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The Brexit Pantomime and the Drone “Invasion”

The period leading up to Christmas is the traditional pantomime season in Ukania. Celebrities take time off from their usual occupations to star with less well-known performers in farcical slapstick shows that have little or no appeal for anyone beyond the age of 10.

This year, none of the regular pantomimes could compete with the biggest one of all, which took place in the House of Commons prior to its Christmas recess.

Brexit was of course the main plot in Ukania’s preeminent pantomime.

The House of Commons was due to vote that week on the final EU divorce deal Theresa May had submitted to EU leaders.

May however postponed the vote until after the Christmas recess, knowing she would lose it by a large margin.

She took off for Brussels in search of cosmetic changes that would put a better face on her doomed deal, but the heartless eurocrats flipped her the proverbial finger and sent her back to London with nothing.

Meanwhile Jeremy Corbyn and Labour jumped in with a meaningless “no confidence“motion in the prime minister– meaningless because the Commons is only required to vote on a motion of “no confidence“in the government per se, and not an individual member of it.

Predictably, no vote was held on Corbyn’s symbolic motion, and the Commons slouched off for its Christmas break, with the chaotic Brexit farce to resume in January when it reconvenes.

But the pantomime wasn’t over just yet.

During prime minister’s question time, Corbyn scorned May’s handling of Brexit, accusing her of “recklessly running down the clock” by delaying a Commons vote onherdeal.

May retorted that it was rich of Corbyn to accuse her of unreliability, given that he had just tried to a have a meaningless no-confidence voteon her leadership.

“Look behind you,” May said gesturing to Labour members. “They’re not impressed, and neither is the country.”

With members on both sidesjeering,the camera panned to Corbyn,who appeared to mouththe words “stupid woman“—or did he?

When challenged about this seeming breach of parliamentary etiquette, Corbyn said: “I referred to those who I believe were seeking to turn a debate about the national crisis facing our country into a pantomime as ‘stupid people’, adding, “I did not use the words ‘stupid woman’ about the prime minister or anyone else and am completely opposed to the of sexist and misogynist language in absolutely form at all”.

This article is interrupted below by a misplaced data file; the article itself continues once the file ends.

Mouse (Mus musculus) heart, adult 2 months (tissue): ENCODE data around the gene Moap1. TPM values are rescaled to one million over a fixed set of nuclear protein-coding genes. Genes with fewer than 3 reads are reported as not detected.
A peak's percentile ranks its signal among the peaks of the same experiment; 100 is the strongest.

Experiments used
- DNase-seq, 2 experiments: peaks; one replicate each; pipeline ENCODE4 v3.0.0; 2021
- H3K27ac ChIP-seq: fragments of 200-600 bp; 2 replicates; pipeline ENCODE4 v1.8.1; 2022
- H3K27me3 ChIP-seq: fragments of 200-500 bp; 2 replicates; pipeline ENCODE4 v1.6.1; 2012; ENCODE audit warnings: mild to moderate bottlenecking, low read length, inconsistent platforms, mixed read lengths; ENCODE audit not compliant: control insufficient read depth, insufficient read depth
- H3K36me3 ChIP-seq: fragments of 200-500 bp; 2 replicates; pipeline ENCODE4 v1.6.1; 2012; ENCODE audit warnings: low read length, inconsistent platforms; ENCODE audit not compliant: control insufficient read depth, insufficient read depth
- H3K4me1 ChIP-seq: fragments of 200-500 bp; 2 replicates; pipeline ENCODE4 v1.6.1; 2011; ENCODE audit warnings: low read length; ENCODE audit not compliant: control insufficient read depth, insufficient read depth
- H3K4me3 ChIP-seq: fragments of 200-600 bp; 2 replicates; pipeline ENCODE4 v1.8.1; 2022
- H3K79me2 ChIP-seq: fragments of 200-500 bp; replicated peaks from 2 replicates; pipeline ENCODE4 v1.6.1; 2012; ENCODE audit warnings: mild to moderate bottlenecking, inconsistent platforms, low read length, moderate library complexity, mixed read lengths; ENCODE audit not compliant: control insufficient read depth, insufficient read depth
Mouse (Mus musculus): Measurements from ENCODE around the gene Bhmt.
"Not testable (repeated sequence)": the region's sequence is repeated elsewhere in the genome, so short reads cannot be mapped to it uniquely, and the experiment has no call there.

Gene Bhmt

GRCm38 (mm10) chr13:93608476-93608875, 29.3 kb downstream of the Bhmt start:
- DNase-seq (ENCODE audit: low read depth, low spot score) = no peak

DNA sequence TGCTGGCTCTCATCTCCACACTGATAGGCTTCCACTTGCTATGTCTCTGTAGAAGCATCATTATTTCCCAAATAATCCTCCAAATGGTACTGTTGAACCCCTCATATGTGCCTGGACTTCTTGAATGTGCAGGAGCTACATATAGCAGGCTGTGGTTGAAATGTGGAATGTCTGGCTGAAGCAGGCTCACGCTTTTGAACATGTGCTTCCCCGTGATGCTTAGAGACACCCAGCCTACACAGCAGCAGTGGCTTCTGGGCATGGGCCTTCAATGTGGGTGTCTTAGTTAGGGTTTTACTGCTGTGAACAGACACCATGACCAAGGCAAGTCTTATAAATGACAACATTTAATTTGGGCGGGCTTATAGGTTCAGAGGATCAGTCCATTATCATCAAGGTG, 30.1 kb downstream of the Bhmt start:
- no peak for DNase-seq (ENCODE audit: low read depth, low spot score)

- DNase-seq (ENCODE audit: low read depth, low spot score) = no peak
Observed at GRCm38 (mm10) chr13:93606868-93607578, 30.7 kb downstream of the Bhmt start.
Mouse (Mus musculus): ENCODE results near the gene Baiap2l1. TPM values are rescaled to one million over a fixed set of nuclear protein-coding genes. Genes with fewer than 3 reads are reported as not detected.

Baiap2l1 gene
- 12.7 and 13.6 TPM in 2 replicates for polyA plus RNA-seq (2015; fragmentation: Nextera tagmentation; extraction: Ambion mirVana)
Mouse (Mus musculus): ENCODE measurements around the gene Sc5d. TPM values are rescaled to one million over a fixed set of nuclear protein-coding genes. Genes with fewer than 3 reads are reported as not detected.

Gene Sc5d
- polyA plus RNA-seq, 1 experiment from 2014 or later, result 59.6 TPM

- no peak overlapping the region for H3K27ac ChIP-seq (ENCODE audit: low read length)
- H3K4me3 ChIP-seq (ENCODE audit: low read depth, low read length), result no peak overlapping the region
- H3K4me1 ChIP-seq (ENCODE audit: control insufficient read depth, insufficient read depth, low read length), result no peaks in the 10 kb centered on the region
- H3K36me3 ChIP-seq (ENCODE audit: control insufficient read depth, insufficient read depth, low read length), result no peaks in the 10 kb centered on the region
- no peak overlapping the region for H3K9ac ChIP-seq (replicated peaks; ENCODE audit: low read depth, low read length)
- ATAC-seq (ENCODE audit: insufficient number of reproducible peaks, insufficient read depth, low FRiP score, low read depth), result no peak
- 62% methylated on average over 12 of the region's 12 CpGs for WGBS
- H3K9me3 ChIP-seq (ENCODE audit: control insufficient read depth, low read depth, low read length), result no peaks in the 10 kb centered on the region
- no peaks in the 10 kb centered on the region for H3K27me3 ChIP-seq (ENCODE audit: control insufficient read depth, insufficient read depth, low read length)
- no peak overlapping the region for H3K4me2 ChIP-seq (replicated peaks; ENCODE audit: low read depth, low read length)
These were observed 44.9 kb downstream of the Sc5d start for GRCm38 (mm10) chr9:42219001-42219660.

But the Conservative MPs were having none of it. In disarray and at each other’s throats for months over Brexit, they now found relief in an unlikely common cause as the clip of Corbyn’s remark made its way around the Commons.

Tory MPs demanded that the Speaker of the House reprimand Corbyn.

Speaker John Bercow demurred:“I cannot be expected to pronounce upon that which I did not see, and which was not witnessed by my advisers”.

The Tories continued their protests.

Andrea Leadsom (known in social media as “Andrea Loathsome“), the leader of the House of Commons, accused Bercow himself of once having called her a stupid woman(alas for Loathsome he was only being truthful), and asked him why he had not apologized to her. The furious Bercow thundered: “I dealt with it months ago! The matter has been treated off, and I am leaving it there!”.

Other Tory MPs continued with their faux outrage, and the Speaker had to promise to review the tape, as lip readers and the deaf nationwide offered differing opinions on Corbyn’s lip movements.

The Tories have their own history of insulting women in parliament, a notable instance being their former leader William Hague, who called a female Labour MP a “stupid woman“ (he apologized when the Speaker intervened).

In March this year “BoJo“Johnson referred, mockingly, to Labour’s shadow foreign secretary Emily Thornberry by her husband’s title (he is the high court judge Sir Christopher Nugee). BoJo was slapped down immediately by the Speaker for his condescending gesture.

Far more serious than anything Corbyn said, or did not say, was May’s entirely opportunistic decision to allow 2 Conservative MPs who had the party whip removed after being accused of sexually inappropriate conduct, to vote in the Tory party’s own suddenly-called election on her future as their leader (it’s clear she wanted the votes of these reprobates, even though she went on to win this election easily).

As John McEnroe, the brattish tennis star of yore, used to say when berating umpires on their calls: “You cannot be serious!“.

While parliament embarked on its recess, the Tories found other ways to continue with the pantomime.

Gatwick, the UK’s second largest airport, located 30 miles south of London and serveing 43 million passengers a year, was closed for a nearly two days during the busiest travel period of the year when drones were flown over its runways throughout that time.

140,000 passengers had flights delayed, cancelled, or rerouted to other airports, and 11,000 people were stranded at the airport, which was not prepared for such an emergency, as airport eateries ran out of food.

The government’s incompetent response to this situation matched that of Dubya Bush’s administration in New Orleans during Hurricane Katrina.